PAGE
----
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Beyond Rectangles: LCD Screens Can Now Be Made in Nearly Any Shape

Today at CES in Las Vegas, Sharp announced new LCD tech that allows screens to be designed in “virtually” any shape.
​Image: Derek Mead

​Out of the many, many, far too many screens you look at every day, there's one common thread: No matter the size, they're all a rectangle. But that may soon change. Today at CES, the largest consumer electronics show in the country that takes place every year in Las Vegas, Sharp announced new LCD tech that allows screens to be designed in "virtually" any shape.

Okay, so why in the world does this matter? In many cases, it won't. The rectangle is a great, efficient shape, and since cameras aren't going to round formats any time soon, TVs aren't going to change either.


But blow through the hype for a hot second and you've got a fairly futuristic product on your hand. Larry Meixner, who heads up Sharp Labs of America, showed off a concept set of automotive gauges that mimicked the rounded gauges of yore, with a bezel-less top that would look pretty cool mounted in the open on a dashboard. In any case, it removes a pretty strict packaging constraint, which I'm sure designers will enjoy.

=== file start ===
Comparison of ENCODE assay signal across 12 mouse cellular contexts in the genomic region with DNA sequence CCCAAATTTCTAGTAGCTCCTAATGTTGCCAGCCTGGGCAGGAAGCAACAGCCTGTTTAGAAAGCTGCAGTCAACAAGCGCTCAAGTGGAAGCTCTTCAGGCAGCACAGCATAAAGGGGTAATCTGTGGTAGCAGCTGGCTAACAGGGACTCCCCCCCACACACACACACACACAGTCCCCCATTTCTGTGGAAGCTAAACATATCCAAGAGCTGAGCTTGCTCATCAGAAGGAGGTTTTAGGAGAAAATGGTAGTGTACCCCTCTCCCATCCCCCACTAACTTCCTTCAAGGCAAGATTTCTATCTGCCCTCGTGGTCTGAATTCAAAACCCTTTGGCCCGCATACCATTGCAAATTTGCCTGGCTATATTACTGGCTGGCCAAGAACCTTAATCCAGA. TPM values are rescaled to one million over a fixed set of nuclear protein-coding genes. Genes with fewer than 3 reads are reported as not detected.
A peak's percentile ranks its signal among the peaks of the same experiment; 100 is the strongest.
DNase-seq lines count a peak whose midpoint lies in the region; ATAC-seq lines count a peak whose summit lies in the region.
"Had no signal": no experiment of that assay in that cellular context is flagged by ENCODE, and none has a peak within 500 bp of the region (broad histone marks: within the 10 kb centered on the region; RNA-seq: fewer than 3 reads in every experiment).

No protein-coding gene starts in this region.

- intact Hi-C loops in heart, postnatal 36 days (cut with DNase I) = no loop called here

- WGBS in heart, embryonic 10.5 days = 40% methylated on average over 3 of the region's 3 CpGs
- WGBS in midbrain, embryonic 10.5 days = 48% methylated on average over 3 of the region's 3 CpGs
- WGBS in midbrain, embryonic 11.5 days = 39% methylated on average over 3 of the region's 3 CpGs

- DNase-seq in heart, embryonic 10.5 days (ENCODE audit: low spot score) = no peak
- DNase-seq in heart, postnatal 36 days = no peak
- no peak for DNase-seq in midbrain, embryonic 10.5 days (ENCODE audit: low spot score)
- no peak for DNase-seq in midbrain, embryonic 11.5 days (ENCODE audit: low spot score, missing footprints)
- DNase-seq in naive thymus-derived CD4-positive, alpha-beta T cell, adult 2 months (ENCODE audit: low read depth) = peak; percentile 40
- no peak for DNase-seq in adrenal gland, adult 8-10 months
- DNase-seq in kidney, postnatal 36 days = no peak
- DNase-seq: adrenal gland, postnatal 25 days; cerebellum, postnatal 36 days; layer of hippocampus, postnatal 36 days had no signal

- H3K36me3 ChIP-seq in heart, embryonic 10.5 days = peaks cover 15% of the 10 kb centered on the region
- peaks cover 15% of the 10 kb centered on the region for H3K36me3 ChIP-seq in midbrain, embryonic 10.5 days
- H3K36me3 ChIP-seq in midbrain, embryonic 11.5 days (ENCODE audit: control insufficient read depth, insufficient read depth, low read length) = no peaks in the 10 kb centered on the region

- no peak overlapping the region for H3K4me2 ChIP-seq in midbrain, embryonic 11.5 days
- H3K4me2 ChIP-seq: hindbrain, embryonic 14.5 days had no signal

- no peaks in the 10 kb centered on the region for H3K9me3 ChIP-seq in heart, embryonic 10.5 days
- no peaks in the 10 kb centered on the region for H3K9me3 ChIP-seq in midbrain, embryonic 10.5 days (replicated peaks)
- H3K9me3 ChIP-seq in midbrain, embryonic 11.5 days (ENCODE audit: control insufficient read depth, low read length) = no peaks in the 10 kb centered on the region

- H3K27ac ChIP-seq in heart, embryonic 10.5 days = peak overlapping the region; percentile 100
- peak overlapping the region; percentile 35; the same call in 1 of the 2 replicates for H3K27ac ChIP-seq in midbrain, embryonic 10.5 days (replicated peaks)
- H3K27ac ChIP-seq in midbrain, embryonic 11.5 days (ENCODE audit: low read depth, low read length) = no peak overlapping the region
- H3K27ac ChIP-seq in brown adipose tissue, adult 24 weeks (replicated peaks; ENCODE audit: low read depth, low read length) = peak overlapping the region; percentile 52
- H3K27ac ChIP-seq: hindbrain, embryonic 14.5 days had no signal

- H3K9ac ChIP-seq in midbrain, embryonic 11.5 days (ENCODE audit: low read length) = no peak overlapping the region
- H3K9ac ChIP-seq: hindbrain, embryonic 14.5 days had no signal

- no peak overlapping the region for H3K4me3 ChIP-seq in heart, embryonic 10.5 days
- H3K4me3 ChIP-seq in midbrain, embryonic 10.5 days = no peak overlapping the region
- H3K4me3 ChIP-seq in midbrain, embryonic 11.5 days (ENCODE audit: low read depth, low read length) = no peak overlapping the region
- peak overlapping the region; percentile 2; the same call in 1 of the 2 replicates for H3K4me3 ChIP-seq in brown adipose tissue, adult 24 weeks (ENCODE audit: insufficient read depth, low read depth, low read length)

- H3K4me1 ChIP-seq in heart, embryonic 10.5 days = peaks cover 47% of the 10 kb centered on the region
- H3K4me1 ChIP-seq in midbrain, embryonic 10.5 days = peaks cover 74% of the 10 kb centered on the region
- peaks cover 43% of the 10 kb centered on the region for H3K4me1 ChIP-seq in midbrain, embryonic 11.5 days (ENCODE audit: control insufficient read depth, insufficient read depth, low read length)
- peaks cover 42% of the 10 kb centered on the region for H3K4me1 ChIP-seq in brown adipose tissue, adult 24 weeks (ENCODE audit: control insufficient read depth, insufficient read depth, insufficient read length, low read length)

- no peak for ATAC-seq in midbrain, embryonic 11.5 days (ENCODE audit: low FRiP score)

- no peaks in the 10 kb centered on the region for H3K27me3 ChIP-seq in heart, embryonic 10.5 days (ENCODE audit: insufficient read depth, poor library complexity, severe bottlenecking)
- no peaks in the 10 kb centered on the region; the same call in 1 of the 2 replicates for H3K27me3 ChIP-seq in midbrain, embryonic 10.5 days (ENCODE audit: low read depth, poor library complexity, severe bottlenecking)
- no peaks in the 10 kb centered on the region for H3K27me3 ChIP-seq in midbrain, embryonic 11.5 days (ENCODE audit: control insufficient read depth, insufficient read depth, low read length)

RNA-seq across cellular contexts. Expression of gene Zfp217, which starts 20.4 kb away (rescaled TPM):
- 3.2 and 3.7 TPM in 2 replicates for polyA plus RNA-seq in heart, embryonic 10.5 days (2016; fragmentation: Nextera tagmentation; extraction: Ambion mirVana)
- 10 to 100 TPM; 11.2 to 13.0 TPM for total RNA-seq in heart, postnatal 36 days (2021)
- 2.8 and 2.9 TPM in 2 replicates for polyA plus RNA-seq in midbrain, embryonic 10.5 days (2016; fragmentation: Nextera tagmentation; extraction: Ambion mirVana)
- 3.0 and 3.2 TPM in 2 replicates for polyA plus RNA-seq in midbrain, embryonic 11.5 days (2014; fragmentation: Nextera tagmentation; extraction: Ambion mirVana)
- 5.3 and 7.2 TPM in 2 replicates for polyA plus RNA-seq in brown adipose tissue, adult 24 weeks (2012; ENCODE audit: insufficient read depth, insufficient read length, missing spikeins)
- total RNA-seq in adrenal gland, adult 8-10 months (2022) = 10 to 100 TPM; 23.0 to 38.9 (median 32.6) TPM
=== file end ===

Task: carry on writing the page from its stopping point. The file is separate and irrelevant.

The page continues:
Meixner opened his press conference today by asking, "Why does every screen have to be a rectangle?" Well, if they no longer do, the end result is pretty simple: We can now fit more screens everywhere. A big theme at CES this year, as it was last year, is the connected home, and as the Internet of Things proliferates, more and more objects in your house will talk and squawk at you all day long. And as your toaster and coffee table start talking, shoving screens and readouts into any nook and cranny available makes sense.

If you're concerned about the marketing details, Sharp calls these "Free Form Displays," and they're powered by IGZO, an oxide semiconductor that allows the company to take circuitry normally relegated to a screen's bezel and attach it to each individual pixel.

Sharp claims that with MEMS shutter tech, its screens will be just as sharp and colorful as regular old rectangles while using less power than traditional screens, but we'll see what happens when it hits the wild, whenever that is. The company announced a 7" tablet with the screen tech, but it's naturally a rectangle, and there are no announced plans for a release beyond the tablet just yet.

We'll still have to wait a bit, but in any case, the future is shaping up to be what we always expected from sci-fi: Screens everywhere.